The Resurrection Explained

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The earliest reference to Jesus being raised from the dead appears in Paul’s first letter to the Corinthians: 

Christ died for our sins, just as the Scriptures said. He was buried, and he was raised from the dead on the third day, just as the Scriptures said. He was seen by Peter and then by the Twelve. After that, he was seen by more than 500 of his followers (Corinthians 15.3-6).

Scholars are generally agreed that Paul is quoting from a very early creed, created within a few years of Jesus’ death. Ftbond, a commenter on Escaping Christian Fundamentalism, asks that if this creed was in existence

within a year or two or three after Jesus crucifixion (and, obviously, claimed resurrection), then one must ask: What was so important, so astounding, so amazing, so desirable, so attractive, so encaptivating (sic) and charismatic about that person that anyone would think him to be a “candidate” for resurrection in the first place?

It seems to me all of these questions and attendant adjectives are irrelevant and that ftbond is looking at the resurrection claims the wrong way round.

First, the creed doesn’t refer to ‘resurrection’. ‘He was raised’ is the term favoured by these earliest of Christians, one that doesn’t suggest they could only have had a reanimated corpse in mind.

There is no justification for supposing that ‘he was raised’ meant the same, either in Paul’s mind or that of the creed writers, as ‘bodily resurrection’. To assume they’re the same is to impose all the later accretions of the latter term onto the much simpler earlier one. We know Paul’s ‘risen Christ’ was a ‘revelation’ in his own head (let’s call it an hallucination) and nowhere does he suggest that Jesus was brought back to life in his old body. Paul talks only of Jesus being raised as ‘a life giving spirit’, not a ‘corrupt’ body of flesh at all (1 Corinthians 15.46).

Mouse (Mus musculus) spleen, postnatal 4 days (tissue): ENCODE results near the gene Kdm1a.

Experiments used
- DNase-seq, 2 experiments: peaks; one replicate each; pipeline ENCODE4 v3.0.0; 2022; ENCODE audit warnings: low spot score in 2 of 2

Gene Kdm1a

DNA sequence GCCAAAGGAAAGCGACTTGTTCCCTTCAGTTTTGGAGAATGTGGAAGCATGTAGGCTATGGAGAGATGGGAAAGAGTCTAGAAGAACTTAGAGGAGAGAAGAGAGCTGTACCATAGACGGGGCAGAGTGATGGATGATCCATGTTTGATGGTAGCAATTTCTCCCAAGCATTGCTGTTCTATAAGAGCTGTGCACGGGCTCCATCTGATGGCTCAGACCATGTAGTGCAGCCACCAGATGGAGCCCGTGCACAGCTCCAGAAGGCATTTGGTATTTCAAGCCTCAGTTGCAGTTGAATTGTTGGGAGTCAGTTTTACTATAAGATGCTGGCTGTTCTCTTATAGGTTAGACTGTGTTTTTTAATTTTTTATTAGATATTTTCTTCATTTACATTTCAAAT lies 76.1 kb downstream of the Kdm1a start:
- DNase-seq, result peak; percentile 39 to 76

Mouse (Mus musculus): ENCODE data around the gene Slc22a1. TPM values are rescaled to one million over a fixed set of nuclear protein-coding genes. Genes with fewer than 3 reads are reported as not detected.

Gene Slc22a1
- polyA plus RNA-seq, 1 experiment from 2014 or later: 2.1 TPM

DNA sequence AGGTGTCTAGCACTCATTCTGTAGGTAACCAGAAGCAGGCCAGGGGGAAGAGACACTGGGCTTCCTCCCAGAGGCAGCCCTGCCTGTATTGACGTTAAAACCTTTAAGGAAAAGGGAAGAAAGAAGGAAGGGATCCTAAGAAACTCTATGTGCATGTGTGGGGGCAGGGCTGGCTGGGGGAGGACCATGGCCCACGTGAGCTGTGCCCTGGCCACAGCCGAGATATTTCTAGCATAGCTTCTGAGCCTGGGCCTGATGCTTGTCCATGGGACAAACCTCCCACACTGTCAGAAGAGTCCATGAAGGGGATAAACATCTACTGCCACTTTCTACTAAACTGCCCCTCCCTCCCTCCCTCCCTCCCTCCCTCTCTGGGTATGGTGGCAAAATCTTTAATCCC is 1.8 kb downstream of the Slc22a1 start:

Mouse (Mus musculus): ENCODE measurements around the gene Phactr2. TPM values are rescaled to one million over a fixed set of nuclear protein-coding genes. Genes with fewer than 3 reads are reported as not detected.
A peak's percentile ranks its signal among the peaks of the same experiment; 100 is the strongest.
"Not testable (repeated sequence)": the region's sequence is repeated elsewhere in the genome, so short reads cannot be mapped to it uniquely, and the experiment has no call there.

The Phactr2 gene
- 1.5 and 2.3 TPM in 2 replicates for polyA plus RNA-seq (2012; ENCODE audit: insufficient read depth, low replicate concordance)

Hallucinations of a ‘raised’ Jesus, then, long preceded the idea that he had returned in the same physical body that two days earlier had died on the cross. The notion that he was alive again resulted from the ‘visions’ – quite possibly dreams – that two or three of his early followers had. They took these visions to mean that Jesus had returned spiritually from beyond the grave.

Others came to believe in the risen Jesus, not because they personally experienced a vision or dream about him (though Paul insists there were some who did), but because of the reports of others experiencing them. Still more became believers as a result of reports of reports (of reports.) These experiences were then incorporated into creeds like the one quoted by Paul, and ultimately into the gospels when they were written 40-100 years later. By that time the original hallucinations were being worked up into real encounters with a Jesus physically resurrected in the flesh.